Indiana Daily Student

COLUMN: Mental health and wellness app recommendations

It can be easy to get caught up in the overwhelming nature of the world. However, even in the best moments, it is important to remember to look after one’s mental health. A frustrating time can be a setback. 

For the past two years, I have looked to meditation and other relaxation activities as a way to feel centered and calm down after a rough day. I have tried multiple apps to track and aid in my journey of improving my mental health and have found some to be helpful.

Paying for apps is a deterrent for me, and likely others, so the ones I am recommending are free to download. While some have in-app purchases, I find the free features alone make them worth it. 

Here are some of my recommendations for apps geared toward relaxation and mental wellness:

Oak - Meditation & Breathing

This simplistic app offers different meditation exercises depending on the main goal of the person practicing them. From breathing exercises to guided meditations, there are multiple options for different purposes. 

I think the “mindful” meditation in particular is helpful, as it helps you learn how to clear your mind and focus. This app also tracks progress based on how many exercises are completed, with various stages from “grasshopper” to “mountain” representing how often the app is used. 

stoic. mental health journal

This app provides prompts for journal entries revolving around subjects such as gratitude, future plans and daily summaries. These entries are saved in the app and tracked by day, along with all other activities within the app.

There are also sections for guided breathing exercises, inspirational quotes and visualization. The “thoughts” exercise is useful for breaking down negative thoughts and learning methods to rationalize or overcome them.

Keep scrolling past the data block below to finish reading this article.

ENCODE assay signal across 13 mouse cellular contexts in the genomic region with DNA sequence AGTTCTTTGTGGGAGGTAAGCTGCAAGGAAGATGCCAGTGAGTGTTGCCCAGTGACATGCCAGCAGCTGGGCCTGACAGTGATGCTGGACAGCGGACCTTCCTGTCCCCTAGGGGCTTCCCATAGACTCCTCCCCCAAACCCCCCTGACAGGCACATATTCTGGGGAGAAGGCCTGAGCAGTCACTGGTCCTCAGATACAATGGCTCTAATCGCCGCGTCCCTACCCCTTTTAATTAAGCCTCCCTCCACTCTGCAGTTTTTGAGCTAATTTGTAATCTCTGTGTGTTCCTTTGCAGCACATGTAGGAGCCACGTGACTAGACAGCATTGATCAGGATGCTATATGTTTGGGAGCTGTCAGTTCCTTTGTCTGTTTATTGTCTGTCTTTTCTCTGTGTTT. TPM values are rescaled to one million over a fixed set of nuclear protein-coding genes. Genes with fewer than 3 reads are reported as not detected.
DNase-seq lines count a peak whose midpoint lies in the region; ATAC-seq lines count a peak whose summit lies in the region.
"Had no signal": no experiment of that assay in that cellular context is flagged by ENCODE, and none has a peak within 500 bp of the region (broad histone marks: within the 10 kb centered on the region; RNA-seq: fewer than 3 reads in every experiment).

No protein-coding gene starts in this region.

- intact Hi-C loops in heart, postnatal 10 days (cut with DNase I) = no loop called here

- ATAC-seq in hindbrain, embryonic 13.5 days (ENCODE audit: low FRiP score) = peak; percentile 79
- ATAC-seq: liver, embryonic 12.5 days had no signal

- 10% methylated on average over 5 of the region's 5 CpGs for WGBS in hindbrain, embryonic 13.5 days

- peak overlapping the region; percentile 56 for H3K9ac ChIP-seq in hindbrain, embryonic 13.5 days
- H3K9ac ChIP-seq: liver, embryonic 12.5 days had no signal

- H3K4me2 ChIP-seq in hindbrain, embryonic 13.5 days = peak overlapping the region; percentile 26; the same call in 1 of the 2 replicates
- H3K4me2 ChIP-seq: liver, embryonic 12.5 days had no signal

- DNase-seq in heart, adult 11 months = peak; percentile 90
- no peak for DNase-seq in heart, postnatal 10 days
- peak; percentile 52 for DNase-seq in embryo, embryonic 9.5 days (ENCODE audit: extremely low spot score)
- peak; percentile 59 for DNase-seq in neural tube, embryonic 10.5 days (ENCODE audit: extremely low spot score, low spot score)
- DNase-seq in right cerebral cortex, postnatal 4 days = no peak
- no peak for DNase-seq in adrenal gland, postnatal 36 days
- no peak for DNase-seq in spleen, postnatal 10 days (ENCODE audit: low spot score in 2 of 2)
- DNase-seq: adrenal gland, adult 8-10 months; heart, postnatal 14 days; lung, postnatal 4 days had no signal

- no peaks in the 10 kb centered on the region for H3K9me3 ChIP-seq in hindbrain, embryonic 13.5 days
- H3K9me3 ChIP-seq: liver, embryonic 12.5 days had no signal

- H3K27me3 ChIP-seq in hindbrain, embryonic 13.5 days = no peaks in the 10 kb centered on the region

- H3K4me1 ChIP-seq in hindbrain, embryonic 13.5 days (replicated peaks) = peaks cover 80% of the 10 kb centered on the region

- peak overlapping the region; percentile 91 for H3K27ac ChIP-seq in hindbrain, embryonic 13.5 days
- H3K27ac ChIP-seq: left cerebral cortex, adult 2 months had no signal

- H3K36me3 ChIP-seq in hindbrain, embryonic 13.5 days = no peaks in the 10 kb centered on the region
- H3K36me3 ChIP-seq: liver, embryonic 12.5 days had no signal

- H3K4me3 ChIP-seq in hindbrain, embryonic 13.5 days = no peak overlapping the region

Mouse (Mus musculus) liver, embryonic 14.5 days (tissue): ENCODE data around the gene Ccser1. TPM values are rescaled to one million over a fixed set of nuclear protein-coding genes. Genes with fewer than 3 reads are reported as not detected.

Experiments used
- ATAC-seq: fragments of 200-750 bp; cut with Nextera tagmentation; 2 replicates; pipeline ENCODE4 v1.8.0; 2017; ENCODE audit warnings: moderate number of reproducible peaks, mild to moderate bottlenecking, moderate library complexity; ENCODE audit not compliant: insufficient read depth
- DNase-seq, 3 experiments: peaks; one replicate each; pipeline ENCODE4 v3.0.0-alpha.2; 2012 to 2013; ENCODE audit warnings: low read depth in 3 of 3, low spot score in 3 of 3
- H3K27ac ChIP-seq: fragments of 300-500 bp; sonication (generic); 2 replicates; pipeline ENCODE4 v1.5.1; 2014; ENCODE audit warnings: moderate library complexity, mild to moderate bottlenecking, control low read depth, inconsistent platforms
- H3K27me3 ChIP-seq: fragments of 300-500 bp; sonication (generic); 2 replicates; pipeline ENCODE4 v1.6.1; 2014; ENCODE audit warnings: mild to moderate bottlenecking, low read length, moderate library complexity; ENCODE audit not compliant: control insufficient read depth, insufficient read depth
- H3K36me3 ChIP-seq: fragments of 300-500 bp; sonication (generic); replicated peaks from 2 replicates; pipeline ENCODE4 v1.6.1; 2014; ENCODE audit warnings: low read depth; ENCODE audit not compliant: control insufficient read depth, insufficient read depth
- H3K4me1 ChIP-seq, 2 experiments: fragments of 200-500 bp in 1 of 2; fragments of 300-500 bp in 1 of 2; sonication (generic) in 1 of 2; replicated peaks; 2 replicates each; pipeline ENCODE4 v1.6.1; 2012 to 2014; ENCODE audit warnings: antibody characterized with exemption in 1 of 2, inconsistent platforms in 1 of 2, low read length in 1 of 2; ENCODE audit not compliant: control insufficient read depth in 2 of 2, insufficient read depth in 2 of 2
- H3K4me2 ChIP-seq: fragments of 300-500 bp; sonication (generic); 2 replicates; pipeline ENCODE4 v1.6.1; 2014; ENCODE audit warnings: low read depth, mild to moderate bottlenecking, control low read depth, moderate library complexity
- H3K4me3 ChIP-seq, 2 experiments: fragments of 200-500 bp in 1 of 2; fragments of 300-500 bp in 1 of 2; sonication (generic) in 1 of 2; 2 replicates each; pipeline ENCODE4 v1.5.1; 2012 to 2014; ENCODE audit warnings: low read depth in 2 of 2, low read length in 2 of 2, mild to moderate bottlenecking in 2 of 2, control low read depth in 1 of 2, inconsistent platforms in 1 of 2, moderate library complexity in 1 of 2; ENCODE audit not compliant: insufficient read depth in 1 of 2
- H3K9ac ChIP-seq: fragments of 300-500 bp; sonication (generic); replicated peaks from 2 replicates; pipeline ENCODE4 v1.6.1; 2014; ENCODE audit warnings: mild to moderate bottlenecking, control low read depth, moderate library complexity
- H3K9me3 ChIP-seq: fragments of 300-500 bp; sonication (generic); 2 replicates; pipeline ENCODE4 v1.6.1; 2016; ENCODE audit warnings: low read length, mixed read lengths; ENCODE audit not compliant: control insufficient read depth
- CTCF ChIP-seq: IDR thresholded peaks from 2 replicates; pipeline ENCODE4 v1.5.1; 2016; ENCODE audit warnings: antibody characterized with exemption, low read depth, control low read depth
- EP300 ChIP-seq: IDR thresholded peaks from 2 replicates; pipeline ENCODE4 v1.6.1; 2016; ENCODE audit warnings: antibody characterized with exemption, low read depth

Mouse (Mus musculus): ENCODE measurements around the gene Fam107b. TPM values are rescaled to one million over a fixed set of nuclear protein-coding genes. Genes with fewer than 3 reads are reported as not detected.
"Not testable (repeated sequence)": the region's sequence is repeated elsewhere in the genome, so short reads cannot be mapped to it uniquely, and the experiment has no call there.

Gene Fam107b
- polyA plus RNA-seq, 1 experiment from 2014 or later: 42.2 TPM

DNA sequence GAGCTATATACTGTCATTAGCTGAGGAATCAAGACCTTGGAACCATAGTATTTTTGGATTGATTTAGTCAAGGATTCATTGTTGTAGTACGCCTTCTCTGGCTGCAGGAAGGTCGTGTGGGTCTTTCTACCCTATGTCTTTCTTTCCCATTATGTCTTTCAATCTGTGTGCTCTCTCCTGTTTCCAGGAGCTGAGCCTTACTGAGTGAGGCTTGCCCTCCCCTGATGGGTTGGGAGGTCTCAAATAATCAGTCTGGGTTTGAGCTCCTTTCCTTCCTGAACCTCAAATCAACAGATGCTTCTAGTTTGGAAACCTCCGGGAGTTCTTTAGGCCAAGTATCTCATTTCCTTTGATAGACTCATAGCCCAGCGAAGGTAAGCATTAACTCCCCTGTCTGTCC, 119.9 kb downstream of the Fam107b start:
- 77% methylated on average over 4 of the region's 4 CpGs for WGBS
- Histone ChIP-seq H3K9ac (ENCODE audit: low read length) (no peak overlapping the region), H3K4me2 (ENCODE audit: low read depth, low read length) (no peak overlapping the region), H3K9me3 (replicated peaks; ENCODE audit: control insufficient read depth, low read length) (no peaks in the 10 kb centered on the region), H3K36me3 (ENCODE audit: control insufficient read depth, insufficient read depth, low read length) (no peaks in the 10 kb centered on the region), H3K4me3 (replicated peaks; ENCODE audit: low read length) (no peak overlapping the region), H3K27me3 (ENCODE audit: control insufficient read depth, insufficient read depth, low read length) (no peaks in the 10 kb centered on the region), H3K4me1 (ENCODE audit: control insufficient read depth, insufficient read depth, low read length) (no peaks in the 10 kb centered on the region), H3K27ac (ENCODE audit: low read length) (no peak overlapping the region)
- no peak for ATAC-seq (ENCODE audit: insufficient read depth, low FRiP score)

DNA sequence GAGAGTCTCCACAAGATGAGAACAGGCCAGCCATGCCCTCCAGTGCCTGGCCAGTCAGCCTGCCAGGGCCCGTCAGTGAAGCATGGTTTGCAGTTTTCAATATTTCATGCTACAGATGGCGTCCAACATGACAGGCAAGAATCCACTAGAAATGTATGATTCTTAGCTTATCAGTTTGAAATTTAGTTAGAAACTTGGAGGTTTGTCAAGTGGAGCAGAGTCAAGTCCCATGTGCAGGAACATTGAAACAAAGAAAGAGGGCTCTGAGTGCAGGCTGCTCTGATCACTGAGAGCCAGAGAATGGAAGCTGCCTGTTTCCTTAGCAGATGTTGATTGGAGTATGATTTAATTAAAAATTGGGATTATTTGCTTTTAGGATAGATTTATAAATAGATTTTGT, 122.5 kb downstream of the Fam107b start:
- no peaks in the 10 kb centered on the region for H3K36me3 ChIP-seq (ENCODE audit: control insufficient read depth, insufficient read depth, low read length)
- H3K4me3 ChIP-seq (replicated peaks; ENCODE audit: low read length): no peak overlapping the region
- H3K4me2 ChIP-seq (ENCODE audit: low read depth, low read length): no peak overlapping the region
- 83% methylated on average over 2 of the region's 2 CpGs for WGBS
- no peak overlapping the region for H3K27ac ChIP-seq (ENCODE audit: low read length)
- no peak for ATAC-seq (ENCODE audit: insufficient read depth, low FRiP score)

The clean layout makes stoic. appealing to the eye as well as easy to use. 

Ladder: Mental Health Tracker

Ladder is a goal-setting app that allows you to track habits you would like to incorporate into your daily or weekly routine. These can be set to just be visible in the app or to send a notification at specified times.

New habits are recommended based on intended goals, such as increasing happiness or boosting productivity. Choosing one of these will show a list of habits that coincide with these goals.

This app also includes creative meditation exercises and articles about mental health issues and how to cope with them. Ambient sounds are another feature that can be set at a timer and played for purposes such as sleeping and focusing during work.


This app is offered free through IU when using student login information. When using the app through IU, the settings are customized especially for students and include resources for help at the university.

WellTrack offers wellness assessments based on a series of questions about experiences related to mental health functioning. These assessments then provide ratings on depression, anxiety and stress. While not definitive, they can be helpful for recognizing how extreme any of these states have become in recent days.

There are also courses available in the app that discuss the definitions of certain mental health topics and methods for coping with them.

Cove: music for mental health

Cove is a unique spin on a mental health wellness app. Rather than meditation, users can create calming music to correspond with mood. 

Upon opening, the “create new” option at the top prompts you to identify your current feelings to begin creating a variety of beats to match these feelings. After making the song, it can be saved and played on repeat for relaxation.

While unconventional, I find the process of making the simple melodies to be distracting from other stressors.

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